Output math - amps, watts, or something else?

Finally got the IoTaWatt and I’m trying to set it up optimizing my inputs. Most have been straightforward 120-only or 240-only devices easy to monitor with a single CT.

The one thing I’d like to do is break down my “MISC” (mains - known = leftover) into L1 and L2 to get better granularity. For most things this is straightforward bu the clothes dryer runs on 240V heating but 120V motor. To get power I’ve put the wires thru the CT in opposite directions but I want to do some math with the motor (known 5.39A on L1 only)

I know that its guaranteed if its using any power it will be running the motor (which is not variable speed) so that is a constant.

I don’t know if my “constant” should be amps or watts or ???

When you use that technique for measuring a 240V circuit, the IoTaWatt doesn’t know if its one or more independent 120V circuits or two legs of a single 240V circuit. So it is treated as a 120V circuit and the Amps are the total Amps at 120V which is double the amps at 240V. If you think about it, with the heater at 240V and the motor at 120V, there is no unqualified Amps metric.

I’d recommend you use Watts as your primary metric, as that is accurate in all circumstances. My dryer uses about 200 Watts for the 120V motor.So take a closer look at that.

I still need to know which to use for entering the formulas. All my clamp meters, generator ammeter, etc. gives me readings in amps so ultimately I’m interested in knowing that to help me understand “normal” loads and what I could run off backup power.

I suppose the question I’m trying to understand if I need to put a correction in the formula, what are the “input” units and “output” units. I know CTs measure in amps not watts (since it has to also combine with voltage to get watts).

I see a few ways it could be programmed “under the hood”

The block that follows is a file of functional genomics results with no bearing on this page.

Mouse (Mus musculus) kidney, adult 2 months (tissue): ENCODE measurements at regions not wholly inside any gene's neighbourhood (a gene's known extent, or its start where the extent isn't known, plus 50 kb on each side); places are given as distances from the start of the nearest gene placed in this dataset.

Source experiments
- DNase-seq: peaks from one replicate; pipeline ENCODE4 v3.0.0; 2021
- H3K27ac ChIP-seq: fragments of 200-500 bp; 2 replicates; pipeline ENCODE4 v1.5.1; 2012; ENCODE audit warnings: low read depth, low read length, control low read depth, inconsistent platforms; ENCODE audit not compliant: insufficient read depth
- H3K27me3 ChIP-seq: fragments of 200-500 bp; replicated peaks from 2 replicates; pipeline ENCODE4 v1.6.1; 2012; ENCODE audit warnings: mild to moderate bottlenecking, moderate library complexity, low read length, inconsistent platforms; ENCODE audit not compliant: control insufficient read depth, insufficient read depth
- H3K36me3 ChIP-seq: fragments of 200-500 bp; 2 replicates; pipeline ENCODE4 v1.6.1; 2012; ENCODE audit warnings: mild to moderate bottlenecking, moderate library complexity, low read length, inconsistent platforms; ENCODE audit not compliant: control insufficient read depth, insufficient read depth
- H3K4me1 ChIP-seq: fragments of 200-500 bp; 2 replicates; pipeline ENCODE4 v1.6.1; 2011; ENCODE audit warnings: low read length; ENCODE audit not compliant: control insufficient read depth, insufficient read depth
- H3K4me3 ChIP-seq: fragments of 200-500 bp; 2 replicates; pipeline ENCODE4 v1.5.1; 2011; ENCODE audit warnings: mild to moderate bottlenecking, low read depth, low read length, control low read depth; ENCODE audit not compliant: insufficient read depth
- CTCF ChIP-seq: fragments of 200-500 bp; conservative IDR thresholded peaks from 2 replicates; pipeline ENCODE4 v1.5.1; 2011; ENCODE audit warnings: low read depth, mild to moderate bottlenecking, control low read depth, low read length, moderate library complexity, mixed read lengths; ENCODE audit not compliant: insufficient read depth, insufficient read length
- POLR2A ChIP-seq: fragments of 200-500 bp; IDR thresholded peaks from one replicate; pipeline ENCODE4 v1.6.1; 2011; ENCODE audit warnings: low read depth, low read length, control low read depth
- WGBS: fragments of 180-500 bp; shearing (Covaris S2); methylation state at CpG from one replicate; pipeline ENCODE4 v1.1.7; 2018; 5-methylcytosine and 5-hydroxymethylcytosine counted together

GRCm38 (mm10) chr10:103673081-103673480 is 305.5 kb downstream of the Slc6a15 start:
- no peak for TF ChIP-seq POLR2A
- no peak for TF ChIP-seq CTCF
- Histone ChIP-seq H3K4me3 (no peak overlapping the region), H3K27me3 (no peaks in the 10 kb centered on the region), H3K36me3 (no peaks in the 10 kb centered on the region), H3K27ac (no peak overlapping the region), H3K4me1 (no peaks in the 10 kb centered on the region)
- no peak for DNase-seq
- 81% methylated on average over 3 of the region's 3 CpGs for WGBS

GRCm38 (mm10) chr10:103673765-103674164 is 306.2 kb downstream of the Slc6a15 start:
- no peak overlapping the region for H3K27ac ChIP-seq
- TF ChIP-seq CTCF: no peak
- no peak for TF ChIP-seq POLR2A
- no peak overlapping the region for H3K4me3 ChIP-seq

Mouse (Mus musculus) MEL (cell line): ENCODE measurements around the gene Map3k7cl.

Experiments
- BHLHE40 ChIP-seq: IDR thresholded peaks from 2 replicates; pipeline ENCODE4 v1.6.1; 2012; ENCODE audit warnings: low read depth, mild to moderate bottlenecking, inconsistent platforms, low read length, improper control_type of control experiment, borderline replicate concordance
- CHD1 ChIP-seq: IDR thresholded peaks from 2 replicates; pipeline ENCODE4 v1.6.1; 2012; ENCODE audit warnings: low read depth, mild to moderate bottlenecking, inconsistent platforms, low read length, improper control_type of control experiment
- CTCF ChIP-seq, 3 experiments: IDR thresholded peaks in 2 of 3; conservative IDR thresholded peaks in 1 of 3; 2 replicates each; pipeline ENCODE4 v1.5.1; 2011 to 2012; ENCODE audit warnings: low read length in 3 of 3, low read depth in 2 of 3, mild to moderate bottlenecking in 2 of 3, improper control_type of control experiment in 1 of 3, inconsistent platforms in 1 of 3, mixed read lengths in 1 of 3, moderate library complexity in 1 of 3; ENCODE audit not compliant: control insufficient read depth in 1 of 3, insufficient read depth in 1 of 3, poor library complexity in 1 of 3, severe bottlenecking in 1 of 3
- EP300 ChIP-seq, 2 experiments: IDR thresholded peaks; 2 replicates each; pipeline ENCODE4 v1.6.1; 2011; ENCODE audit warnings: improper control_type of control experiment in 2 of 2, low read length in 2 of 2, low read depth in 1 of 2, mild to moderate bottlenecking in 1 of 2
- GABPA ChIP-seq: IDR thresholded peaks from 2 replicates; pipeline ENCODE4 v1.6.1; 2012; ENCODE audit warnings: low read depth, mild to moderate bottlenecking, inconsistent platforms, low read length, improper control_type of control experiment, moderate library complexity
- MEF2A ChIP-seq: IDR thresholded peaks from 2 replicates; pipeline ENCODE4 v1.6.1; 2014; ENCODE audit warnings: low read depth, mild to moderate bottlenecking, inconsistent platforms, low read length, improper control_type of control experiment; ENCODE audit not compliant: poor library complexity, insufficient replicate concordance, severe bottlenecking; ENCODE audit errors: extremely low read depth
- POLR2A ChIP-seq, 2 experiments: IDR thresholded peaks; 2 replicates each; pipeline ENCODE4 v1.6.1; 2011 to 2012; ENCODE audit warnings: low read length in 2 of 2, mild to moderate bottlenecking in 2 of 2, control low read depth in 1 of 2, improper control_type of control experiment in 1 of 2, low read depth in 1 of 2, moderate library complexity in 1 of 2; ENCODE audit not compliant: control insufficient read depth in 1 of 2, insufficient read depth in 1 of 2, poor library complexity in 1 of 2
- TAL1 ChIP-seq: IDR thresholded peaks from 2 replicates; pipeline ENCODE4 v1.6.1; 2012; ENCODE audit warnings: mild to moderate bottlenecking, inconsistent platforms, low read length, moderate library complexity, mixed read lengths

-Everything comes in as raw amps, math is done, then multiplied by the voltage-detector to the desired units
-Everything comes in converted to watts, math is done, then converted to the desired units
-Converted to desired units as it comes in, before any math is applied

This would be a lot easier if my usecase only cared about total power, but I want to (as best I can) handle per-leg power. I know I could do it with a 2nd CT on the other leg of the dryer but I’d prefer to have more things I can measure if possible and handle it with the math and known constant load if possible.

The watts reading is going to be skewed anyway since the L1/L2 voltages are not equal and also the voltage transformer isn’t on its own dedicated circuit so it sags down as the circuit has more load on it. The CT amps output won’t be affected that same way which also simplifies things for my interest.

You specify the units to be used in the calculator. Watts and Amps are both possible, however it’s one or the other. It wasn’t designed to do what you are trying to do. You can come close using the min and max functions very creatively, but it’s very convoluted and not something I would recommend doing.

I think you’re overthinking this. With respect to generator sizing, any L1/L2 voltage difference isn’t going to make or break a generator capacity calculation.

Because the IoTaWatt is near the panel, the wire from the VT plug to the panel is usually pretty short. Voltage drop at the VT plug is a function of the current in the wire times the resistance from the plug to the panel, which should be very small. So any voltage drop (or increase) that you see due to a high-load 120V appliance is probably not unique to the VT circuit, but a function of the resistance of your mains feeds and neutral as well as the internal resistance of the pole transformer.

At some point it has to do some math though to get the units sorted out…still don’t understand where that comes into play.

Maybe I’ll give up and take away the sensor I was going to put on the kitchen and use it to split the dryer…that seems to be the only appliance that is half-120 and half-240 volt.